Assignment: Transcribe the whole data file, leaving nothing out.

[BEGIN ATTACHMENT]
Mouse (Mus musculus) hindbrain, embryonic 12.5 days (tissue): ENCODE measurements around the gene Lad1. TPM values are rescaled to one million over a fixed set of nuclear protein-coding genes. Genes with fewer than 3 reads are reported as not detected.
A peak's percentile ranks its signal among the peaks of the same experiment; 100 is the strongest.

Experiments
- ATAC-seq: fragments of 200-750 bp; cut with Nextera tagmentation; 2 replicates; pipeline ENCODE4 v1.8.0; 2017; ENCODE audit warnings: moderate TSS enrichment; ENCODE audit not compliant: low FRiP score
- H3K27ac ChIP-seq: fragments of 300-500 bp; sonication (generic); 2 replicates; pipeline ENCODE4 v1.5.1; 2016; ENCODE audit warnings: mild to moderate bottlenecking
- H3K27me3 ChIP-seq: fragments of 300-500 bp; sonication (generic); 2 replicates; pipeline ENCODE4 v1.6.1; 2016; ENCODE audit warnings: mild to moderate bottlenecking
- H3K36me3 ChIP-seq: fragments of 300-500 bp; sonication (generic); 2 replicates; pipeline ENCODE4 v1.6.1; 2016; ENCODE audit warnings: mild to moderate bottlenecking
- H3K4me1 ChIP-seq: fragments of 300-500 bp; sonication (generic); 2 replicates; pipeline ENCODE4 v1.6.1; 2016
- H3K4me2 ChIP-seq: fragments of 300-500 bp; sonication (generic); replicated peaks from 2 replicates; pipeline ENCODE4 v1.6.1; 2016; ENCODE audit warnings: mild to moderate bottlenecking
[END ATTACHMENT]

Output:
Mouse (Mus musculus) hindbrain, embryonic 12.5 days (tissue): ENCODE measurements around the gene Lad1. TPM values are rescaled to one million over a fixed set of nuclear protein-coding genes. Genes with fewer than 3 reads are reported as not detected.
A peak's percentile ranks its signal among the peaks of the same experiment; 100 is the strongest.

Experiments
- ATAC-seq: fragments of 200-750 bp; cut with Nextera tagmentation; 2 replicates; pipeline ENCODE4 v1.8.0; 2017; ENCODE audit warnings: moderate TSS enrichment; ENCODE audit not compliant: low FRiP score
- H3K27ac ChIP-seq: fragments of 300-500 bp; sonication (generic); 2 replicates; pipeline ENCODE4 v1.5.1; 2016; ENCODE audit warnings: mild to moderate bottlenecking
- H3K27me3 ChIP-seq: fragments of 300-500 bp; sonication (generic); 2 replicates; pipeline ENCODE4 v1.6.1; 2016; ENCODE audit warnings: mild to moderate bottlenecking
- H3K36me3 ChIP-seq: fragments of 300-500 bp; sonication (generic); 2 replicates; pipeline ENCODE4 v1.6.1; 2016; ENCODE audit warnings: mild to moderate bottlenecking
- H3K4me1 ChIP-seq: fragments of 300-500 bp; sonication (generic); 2 replicates; pipeline ENCODE4 v1.6.1; 2016
- H3K4me2 ChIP-seq: fragments of 300-500 bp; sonication (generic); replicated peaks from 2 replicates; pipeline ENCODE4 v1.6.1; 2016; ENCODE audit warnings: mild to moderate bottlenecking